In fact the whole song shape seems upside down. Our ears cannot pick out these subtleties of course, but presumably it conveys information to other Meadow Pipits, we can only speculate as to what it might mean - maybe one for territory and one for a mate ? Who knows ? From that sonogram you can also see how the notes gain in tempo during the delivery as well.
To keep contact with other birds (or maybe a flock on migration) they also have a short contact call:
This same note is used as an anxiety or alarm call especially near the nest, it is delivered more rapidly and seems to become even more rapid the more anxious the bird becomes, there are two sequences in the following the second showing a higher state of alarm:
Have a look at the Water Pipit page where I put the sounds of the two species side by side so that you can learn the difference.
TREE PIPIT (Anthus trivialis)
Pipit des arbres
Pipits are a group of birds generally difficult to identify. They are various shade of tawny -brown, with a speckled breast and a rather upright posture. In particular the Tree Pipit is not easy to tell on sight from a Meadow Pipit. In Switzerland even their distribution is quite similar being found from about 800m altitude and upwards, most common at at about 1200m. However both song and behaviour make the two immediately identifiable. As the name implies the Tree Pipit ONLY ever sings perched high in a tree or in flight, and its song, whilst complex is very distinct.
Here is a bird recorded in April and not yet in full song, maybe this is "spring song" before the full voice develops ? The birds was perched in a tree and you can hear that the phrase has two elements to it - "tsip-tsip-tsip chup-chup-chup":
Full voice results in a longer more complex song, usually given from a high perch near the top of a tree:
There are elements in here which could be confused with a Chaffinch, like this phrase:
Whilst others have quite distinct tones, in the following you can see that each phrase begins with the "chup-chup-chup" that sounds like a Chaffinch, but then it breaks into more ringing tones "choweep-chooweep-chooweep" which are much brighter, note also that the first phrase has a third element - two clear whistles with an upward inflection (these are important) - but now its getting complicated :
That whistle at the end of the first phrase is also used in the song flight which is the Tree Pipit in its full magnificence. The song flight can also involve strange chatterings and vibrations almost like a canary, listen to these two phrases which were actually made by a perched bird:
and look at the first phrase in a sonogram:
You can also hear that distinctive upward inflected whistle in the second phrase, this is a real key to identifying the Tree Pipit:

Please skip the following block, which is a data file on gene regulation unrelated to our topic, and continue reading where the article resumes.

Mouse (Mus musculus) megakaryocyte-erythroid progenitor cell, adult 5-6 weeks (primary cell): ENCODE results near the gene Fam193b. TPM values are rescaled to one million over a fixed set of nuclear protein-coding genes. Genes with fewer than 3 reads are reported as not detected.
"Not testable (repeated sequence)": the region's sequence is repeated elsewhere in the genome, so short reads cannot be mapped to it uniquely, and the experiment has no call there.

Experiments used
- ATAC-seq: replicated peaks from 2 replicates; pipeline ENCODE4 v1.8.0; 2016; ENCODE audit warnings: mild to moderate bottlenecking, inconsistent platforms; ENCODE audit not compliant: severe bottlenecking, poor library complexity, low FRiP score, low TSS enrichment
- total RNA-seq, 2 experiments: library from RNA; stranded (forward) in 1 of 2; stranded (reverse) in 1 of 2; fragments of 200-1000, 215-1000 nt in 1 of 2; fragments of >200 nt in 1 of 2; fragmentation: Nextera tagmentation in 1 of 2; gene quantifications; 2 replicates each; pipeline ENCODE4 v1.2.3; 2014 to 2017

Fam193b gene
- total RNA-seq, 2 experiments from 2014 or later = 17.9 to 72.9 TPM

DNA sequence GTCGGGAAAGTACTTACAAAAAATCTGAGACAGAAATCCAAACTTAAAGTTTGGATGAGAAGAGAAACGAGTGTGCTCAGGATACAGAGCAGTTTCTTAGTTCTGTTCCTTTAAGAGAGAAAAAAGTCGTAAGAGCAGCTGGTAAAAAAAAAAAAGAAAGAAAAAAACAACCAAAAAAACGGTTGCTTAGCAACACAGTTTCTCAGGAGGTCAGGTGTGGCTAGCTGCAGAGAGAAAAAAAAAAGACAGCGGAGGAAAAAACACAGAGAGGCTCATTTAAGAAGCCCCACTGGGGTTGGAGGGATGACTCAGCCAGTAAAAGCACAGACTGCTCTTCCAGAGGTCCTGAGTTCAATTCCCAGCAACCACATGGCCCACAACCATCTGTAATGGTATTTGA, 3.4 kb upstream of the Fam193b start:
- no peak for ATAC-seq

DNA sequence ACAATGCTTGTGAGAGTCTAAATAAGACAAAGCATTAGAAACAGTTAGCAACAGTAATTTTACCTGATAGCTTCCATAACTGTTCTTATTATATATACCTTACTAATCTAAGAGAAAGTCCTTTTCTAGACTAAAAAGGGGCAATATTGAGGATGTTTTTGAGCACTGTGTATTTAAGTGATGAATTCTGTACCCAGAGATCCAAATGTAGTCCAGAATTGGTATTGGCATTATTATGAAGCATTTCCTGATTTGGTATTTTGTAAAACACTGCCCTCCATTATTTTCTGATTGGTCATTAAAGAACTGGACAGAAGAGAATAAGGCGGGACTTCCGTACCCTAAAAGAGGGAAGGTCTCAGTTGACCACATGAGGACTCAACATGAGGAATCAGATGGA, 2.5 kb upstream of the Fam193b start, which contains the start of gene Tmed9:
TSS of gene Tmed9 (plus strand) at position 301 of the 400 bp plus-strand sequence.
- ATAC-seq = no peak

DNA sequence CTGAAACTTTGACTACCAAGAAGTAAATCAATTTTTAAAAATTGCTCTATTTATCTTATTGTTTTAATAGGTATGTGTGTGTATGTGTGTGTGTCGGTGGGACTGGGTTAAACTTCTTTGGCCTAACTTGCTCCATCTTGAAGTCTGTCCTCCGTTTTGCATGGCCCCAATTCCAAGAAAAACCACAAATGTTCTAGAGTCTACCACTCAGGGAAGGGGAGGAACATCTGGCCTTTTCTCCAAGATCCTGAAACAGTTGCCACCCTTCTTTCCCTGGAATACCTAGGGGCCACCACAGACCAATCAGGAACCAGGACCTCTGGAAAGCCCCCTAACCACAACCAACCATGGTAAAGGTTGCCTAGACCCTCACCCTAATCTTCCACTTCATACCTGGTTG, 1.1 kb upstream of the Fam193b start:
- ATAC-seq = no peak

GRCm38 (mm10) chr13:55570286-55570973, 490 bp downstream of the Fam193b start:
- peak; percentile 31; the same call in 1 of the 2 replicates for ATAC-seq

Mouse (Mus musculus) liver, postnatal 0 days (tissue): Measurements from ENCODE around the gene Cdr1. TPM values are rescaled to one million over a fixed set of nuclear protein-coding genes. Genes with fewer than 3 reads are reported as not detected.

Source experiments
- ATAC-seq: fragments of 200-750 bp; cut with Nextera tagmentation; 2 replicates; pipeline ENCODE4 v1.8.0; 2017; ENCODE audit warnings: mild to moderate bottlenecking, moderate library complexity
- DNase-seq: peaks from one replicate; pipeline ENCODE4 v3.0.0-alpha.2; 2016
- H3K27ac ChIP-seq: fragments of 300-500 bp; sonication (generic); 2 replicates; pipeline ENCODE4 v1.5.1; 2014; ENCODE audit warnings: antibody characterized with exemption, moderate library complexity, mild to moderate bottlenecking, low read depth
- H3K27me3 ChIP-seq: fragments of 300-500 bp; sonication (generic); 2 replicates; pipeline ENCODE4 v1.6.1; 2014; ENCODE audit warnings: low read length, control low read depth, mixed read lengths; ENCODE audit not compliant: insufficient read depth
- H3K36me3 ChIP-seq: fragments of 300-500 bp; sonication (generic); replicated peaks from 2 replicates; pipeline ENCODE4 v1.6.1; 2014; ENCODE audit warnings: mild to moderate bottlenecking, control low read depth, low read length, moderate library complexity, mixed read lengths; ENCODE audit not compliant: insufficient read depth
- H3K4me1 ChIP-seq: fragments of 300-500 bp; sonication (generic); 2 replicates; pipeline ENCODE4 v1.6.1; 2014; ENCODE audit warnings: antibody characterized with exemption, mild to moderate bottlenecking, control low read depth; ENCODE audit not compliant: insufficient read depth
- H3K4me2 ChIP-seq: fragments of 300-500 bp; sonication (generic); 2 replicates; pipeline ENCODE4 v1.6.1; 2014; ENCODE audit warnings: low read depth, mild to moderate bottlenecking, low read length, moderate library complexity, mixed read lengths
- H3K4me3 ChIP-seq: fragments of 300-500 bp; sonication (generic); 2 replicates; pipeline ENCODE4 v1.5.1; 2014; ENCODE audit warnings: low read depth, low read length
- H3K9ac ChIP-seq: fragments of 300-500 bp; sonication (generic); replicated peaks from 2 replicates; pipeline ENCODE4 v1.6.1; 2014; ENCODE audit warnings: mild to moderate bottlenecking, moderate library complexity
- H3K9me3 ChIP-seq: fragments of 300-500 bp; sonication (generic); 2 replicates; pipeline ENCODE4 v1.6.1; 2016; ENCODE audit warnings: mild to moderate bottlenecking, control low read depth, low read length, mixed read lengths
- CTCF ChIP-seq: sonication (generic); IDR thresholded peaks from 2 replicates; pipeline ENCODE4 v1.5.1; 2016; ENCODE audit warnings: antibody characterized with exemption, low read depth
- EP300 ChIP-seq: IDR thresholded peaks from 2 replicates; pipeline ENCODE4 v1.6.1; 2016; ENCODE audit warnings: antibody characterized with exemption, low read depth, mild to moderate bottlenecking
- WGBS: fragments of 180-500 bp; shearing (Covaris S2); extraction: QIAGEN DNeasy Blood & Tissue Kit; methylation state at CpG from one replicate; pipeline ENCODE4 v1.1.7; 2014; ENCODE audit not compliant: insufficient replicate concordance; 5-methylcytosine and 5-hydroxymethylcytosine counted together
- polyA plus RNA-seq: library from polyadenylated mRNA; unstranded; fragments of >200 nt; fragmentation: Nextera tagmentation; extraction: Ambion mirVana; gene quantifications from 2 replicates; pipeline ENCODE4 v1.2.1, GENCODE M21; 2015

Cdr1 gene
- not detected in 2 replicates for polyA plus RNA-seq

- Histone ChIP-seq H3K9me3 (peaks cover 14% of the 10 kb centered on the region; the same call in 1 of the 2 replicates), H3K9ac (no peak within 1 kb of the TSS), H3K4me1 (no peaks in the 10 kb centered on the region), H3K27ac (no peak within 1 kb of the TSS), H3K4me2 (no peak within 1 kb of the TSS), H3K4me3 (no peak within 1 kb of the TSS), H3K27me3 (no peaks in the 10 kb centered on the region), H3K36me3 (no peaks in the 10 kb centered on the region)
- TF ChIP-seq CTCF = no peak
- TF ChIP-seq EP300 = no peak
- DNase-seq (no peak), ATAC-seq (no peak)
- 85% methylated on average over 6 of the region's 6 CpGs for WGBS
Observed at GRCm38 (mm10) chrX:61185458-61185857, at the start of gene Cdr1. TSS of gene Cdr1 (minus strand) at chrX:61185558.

So let's put all these elements together and see what it sounds like on a warm summer day. When "in season" the song can be made static from a high perch in which case it is usually in a simpler format, but it is also delivered in flight - here the bird flies upwards and outwards from its tree at an angle of about 60 degrees, rising to height perhaps twice that of the tree. It often does not start to sing until at the apex of the flight, it then curves its wings and spreads its tail to form a "parachute" and with legs extended floats slowly back to the original perching spot, usually making the churring sounds or whistles as it glides back down.
Here is a bird in late June (hear the cows bells and hover flies) which starts with a flight song, then does two phrases at a static perch, then does one more flight song - you can hear how much more extended and complex those two songs in flight are - the first one gets louder as the bird floats back to my microphone:
and here is another which does the reverse, a perched song, then two flight songs and finally one perched song:
In all cases that whistled "tcheu-tcheu-tcheu" is very distinctive, carries a long way and tells you there are Tree Pipits about.
WHITE WAGTAIL (Motacilla alba)
The White Wagtail is found throughout the lowlands of Switzerland up to about 2000m but mostly below 1000m. Living largely on or near the ground it is fond of large flies which it catches by running about and making short leaps into the air. Clearly farms and animal pastures are interesting for this bird which is where it is usually found. But a newly cut lawn or meadow is also interesting, as is a warm roof-top in the sun where it may be seen running along the ridge tiles. As its English name implies it really does wag its tail, why is a bit of a mystery but is probably an adaptation that scares insects into moving and so makes them more visible and hence helps the Wagtail to hunt.
Vocally this is not the most fascinating bird in the world, most of its sounds are barely more than a call - often characterised as a rapid "tchi-ssik" but so rapid it is barely distinguishable as two syllables:
Although if you look at the spectrogram the two syllables are just about separable:
Here is one bird that I recorded quite close whose call was a little slower and the spectrogram shows that it is quite a complex note which accounts for why it sounds a bit "fuzzy":
Some authors write that they have heard a "song" where the calls I have described are spun out into a longer sound on warbles. These descriptions (that I have read !) are mostly from the UK where a different sub-species exists and it is called a Pied Wagtail, so whether this is a sub-species difference or whether I need to do more work on this rather common species I am not sure.
I have recorded a pair very close to their nest where one bird gave off a much shorter call, definitely only one syllable, which may be an anxiety call as it was well aware that I was present and interested in it - but I did not stay long so that it could get on with its own business !